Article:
Following The Fantastic Adventures of Unico (1981), the little time-travelling unicorn returns for another anime adventure. The story picks up where we left off, as the West Wind spirits Unico away to pastures new. Left alone in the forest, Unico falls foul of Melvin Magnificat, a grumpy, fat pussycat who, in the English dub, sounds just like Lou Costello. Nasty Melvin freaks out when he sees Unico’s horn and tries to chase him out of the forest, but they’re both rendered speechless by an eerie melody.
A flute-playing magician turns Melvin’s buddies into wood, but the craven cat talks his way out of a similar fate and promises to help him turn all the animals into living puppets. Soon they’re both riding a flying tree trunk shooting laser beams at poor Unico. Unico finally finds safety with a new friend, a young girl named Cherry. However, Cherry’s long lost older brother Toby returns home and - surprise! - he’s the magician. Now a misguided apprentice to a strange wizard named Kuruku, Toby tries to wow his family with magic tricks, conjuring a beautiful dress for his mother and making flowers sprout from his father’s head.
“You can’t find real happiness by waving your hands and casting spells”, says his dad. Mad, cackling Kuruku flies in and transforms Cherry’s parents into zombie-like dolls. The whole town is turned into living puppets and, led by Toby’s disco flute stylings, journey to Nightmare Island, where Unico and Cherry narrowly escape Kuruku’s wrath. Aided by Marusu the baby sphinx, the friends journey to the end of world. Here, the wise, all-knowing Trojan Horse reveals Kuruku isn’t human at all, but an insane living puppet out to take over the world.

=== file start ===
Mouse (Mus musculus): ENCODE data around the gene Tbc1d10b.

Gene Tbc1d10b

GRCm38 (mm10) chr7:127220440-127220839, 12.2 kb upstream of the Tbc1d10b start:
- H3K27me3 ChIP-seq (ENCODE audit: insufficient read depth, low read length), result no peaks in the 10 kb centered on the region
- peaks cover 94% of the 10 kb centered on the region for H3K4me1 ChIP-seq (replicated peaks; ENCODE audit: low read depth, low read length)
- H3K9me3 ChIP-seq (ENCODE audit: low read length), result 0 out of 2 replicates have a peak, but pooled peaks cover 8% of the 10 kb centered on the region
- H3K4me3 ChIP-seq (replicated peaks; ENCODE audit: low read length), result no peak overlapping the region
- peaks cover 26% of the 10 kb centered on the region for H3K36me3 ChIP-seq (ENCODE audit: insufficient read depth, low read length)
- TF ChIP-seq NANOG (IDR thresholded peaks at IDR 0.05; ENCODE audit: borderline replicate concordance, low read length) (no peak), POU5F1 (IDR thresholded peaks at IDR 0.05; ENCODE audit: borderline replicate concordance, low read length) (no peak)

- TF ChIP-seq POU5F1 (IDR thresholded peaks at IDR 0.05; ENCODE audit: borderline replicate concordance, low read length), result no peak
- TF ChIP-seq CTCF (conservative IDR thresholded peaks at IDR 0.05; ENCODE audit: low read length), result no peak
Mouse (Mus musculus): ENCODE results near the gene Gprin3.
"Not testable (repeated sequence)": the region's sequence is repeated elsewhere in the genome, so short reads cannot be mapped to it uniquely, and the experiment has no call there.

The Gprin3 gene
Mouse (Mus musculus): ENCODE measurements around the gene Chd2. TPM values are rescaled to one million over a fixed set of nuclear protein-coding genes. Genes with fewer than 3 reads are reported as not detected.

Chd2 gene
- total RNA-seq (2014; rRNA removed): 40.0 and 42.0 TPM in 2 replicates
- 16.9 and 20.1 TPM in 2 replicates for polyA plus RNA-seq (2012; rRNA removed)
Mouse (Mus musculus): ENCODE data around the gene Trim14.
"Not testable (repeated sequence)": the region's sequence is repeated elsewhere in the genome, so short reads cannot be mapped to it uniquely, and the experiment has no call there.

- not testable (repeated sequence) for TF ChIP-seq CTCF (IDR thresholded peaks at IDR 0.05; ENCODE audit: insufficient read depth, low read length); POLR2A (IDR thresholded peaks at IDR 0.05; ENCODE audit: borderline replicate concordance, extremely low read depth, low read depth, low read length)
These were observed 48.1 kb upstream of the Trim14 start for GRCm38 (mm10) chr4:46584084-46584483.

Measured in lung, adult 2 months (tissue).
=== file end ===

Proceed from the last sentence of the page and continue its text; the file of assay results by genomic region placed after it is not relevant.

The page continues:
While the story isn’t as profound as the first movie and gives Unico far less to do, this remains a very cool, candy-coloured horror movie for little kids. In his second collaboration with Sanrio Films, anime giant Osamu Tezuka strikes the right balance between storybook whimsy and genuine creepiness. Shrieking, goggle-eyed hunchback Kuruku is a pretty scary opponent, guaranteed to give youngsters a few sleepless nights as he scuttles about like spider and haunts the woods as an orb of light groaning: “Toby! Toby!” He is sort of like a mad child, or a Pinocchio gone very, very wrong. Lording it over his ipsy-dipsy, Willy Wonka gone insane amusement park he turns humans into toys who fly and dance - just as he was once forced to do.
Tezuka works in a few Shintoist concepts like the island at the end of the world haunted by spirits of the things people threw away. The animation is less experimental than before, but still dazzlingly inventive especially the final kaleidoscopic symphony of magic lasers, aerial chases and a visually astounding collapsing castle. The conclusion flirts with touchy-feely in a Care Bears sort of way, but weirdness triumphs over sentimentality. One reason why the fairytale-turns-nasty atmosphere is so palpable might be the contribution of animator Yoshiaki Kawajiri, who went on to become the John Carpenter of anime.